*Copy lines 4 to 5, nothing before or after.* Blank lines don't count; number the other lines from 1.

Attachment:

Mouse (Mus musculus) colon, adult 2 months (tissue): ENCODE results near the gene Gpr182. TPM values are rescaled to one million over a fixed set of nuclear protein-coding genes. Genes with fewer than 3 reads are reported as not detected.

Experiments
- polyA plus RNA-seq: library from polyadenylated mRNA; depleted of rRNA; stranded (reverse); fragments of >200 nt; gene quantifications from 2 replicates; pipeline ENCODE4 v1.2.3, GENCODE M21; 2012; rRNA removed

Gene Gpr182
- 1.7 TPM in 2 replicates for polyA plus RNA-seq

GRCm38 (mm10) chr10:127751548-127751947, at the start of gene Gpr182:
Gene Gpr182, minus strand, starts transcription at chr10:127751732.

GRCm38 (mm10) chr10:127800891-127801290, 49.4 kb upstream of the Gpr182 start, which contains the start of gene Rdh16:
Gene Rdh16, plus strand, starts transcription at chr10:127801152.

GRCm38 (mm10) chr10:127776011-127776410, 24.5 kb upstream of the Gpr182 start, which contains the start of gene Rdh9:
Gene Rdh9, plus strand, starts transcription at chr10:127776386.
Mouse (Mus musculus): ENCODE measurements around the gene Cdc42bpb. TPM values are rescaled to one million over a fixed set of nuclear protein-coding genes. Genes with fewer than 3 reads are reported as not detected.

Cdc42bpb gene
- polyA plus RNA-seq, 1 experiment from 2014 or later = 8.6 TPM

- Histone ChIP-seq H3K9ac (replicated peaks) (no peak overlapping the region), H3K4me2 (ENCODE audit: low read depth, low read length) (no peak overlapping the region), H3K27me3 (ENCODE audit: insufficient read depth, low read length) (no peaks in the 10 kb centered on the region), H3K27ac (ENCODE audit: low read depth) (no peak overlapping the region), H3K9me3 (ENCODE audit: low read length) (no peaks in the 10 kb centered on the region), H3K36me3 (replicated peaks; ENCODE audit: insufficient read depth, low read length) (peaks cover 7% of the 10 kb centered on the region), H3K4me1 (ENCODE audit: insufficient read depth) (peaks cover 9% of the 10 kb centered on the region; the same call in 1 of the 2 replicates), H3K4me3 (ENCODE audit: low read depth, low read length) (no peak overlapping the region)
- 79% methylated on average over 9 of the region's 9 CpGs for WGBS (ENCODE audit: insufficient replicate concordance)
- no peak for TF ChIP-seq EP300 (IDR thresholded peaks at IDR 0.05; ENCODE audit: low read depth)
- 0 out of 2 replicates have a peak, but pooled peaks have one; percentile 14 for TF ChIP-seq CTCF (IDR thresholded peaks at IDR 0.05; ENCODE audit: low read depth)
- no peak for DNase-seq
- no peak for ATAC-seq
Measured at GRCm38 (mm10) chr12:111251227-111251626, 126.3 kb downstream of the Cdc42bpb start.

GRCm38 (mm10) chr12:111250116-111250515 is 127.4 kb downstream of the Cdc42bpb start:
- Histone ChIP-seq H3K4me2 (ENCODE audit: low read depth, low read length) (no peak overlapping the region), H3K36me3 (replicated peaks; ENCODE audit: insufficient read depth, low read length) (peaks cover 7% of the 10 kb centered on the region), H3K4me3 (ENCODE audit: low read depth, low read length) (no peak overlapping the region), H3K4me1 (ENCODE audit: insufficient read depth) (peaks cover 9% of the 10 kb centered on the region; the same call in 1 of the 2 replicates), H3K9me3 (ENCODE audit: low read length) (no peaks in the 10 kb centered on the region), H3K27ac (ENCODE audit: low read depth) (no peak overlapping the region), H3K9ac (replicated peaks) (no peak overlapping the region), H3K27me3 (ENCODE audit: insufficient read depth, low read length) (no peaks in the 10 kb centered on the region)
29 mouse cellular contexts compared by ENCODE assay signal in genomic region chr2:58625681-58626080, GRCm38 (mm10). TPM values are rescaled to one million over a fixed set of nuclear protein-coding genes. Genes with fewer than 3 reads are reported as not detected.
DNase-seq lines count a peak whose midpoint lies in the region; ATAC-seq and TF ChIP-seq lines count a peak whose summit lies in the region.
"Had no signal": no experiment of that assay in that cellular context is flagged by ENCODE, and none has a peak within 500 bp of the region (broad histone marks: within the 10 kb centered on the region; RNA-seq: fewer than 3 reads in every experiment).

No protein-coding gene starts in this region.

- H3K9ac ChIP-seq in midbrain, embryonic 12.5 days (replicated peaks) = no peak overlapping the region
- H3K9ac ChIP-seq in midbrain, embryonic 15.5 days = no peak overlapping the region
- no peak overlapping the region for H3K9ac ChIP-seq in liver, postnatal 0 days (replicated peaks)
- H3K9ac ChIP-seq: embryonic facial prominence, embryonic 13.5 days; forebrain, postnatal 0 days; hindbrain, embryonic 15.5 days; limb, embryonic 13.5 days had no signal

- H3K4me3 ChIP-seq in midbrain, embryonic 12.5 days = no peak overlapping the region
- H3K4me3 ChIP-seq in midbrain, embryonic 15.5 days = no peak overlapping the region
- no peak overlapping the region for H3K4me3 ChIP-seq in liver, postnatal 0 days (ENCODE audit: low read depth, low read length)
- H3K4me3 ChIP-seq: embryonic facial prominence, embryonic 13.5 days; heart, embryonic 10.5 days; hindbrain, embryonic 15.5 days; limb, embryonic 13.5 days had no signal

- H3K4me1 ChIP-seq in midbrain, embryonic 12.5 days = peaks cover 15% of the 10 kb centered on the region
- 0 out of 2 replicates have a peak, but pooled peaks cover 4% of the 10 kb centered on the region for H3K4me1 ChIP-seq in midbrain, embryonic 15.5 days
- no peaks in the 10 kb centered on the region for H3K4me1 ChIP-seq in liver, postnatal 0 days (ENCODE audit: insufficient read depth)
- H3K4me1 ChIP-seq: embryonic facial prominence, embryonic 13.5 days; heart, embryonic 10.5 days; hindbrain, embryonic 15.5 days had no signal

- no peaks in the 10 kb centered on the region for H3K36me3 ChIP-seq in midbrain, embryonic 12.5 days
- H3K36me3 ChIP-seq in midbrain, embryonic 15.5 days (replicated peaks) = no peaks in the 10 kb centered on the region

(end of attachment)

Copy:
Gene Gpr182
- 1.7 TPM in 2 replicates for polyA plus RNA-seq